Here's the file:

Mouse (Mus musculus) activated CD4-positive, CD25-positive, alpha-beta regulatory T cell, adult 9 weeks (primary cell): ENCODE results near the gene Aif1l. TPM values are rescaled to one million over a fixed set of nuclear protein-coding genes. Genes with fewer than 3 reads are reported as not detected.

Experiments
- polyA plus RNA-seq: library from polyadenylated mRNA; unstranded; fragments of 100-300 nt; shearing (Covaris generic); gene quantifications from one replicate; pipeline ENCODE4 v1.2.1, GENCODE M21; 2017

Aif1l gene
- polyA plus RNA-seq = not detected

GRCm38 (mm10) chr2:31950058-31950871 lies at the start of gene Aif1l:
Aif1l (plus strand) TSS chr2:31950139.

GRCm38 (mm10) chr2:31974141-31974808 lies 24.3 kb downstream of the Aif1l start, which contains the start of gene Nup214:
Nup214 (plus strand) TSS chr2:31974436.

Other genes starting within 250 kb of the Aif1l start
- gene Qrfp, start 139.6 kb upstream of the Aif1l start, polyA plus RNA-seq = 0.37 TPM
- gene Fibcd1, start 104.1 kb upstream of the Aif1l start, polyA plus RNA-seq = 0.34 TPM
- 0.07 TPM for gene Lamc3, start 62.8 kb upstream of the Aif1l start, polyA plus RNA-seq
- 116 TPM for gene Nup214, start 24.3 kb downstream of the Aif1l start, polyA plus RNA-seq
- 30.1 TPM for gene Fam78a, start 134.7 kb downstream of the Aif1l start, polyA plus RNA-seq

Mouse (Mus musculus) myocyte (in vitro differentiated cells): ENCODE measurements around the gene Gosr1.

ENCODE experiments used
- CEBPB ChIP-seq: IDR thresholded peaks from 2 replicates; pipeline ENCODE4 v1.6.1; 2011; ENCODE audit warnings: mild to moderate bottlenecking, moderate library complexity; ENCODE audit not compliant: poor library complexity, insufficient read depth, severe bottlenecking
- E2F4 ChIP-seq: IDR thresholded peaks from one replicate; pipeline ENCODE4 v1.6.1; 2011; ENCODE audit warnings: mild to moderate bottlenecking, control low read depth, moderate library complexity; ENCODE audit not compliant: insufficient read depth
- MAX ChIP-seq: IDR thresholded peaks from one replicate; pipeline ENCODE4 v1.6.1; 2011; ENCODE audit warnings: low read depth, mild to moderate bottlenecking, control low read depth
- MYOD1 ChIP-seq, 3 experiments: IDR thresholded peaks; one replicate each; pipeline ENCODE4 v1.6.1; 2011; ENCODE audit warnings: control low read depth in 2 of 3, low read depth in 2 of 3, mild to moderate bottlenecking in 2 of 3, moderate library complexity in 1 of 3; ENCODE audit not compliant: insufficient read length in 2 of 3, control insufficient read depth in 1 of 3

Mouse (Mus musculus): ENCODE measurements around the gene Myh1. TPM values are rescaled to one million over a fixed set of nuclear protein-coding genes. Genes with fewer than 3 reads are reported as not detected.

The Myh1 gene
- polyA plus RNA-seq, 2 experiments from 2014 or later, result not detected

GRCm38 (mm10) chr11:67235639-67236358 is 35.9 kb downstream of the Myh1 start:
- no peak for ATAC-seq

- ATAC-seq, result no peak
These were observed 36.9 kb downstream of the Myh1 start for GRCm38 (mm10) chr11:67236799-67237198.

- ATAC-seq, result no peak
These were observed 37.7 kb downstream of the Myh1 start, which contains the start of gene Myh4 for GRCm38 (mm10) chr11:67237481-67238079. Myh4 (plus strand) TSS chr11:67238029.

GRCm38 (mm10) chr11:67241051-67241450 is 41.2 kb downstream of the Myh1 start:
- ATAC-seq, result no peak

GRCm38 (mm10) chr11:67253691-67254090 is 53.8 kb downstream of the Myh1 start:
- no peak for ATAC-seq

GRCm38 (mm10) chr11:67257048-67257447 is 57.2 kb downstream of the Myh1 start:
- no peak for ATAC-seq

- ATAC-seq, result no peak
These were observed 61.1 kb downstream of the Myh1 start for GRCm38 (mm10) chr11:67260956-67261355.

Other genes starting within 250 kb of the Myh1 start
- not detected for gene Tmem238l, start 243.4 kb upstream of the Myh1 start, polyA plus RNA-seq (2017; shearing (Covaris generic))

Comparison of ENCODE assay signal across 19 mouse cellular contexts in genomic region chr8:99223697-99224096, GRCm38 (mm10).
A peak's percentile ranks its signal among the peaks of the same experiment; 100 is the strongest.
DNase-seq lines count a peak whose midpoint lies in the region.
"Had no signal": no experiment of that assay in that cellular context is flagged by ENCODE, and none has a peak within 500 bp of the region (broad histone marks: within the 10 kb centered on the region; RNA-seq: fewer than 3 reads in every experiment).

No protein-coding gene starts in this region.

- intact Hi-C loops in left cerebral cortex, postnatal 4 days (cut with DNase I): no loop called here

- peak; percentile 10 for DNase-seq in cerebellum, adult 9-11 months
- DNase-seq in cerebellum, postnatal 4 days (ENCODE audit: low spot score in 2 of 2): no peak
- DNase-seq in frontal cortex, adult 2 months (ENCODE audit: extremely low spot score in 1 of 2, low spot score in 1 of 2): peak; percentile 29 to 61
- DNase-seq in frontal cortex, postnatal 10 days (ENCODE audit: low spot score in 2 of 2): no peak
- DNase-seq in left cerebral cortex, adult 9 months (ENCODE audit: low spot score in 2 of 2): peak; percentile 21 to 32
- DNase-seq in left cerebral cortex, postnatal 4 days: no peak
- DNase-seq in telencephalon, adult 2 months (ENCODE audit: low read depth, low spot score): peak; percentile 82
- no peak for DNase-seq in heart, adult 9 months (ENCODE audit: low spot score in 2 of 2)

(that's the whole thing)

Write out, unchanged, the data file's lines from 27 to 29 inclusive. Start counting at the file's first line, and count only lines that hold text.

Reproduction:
- ATAC-seq, result no peak
These were observed 36.9 kb downstream of the Myh1 start for GRCm38 (mm10) chr11:67236799-67237198.

- ATAC-seq, result no peak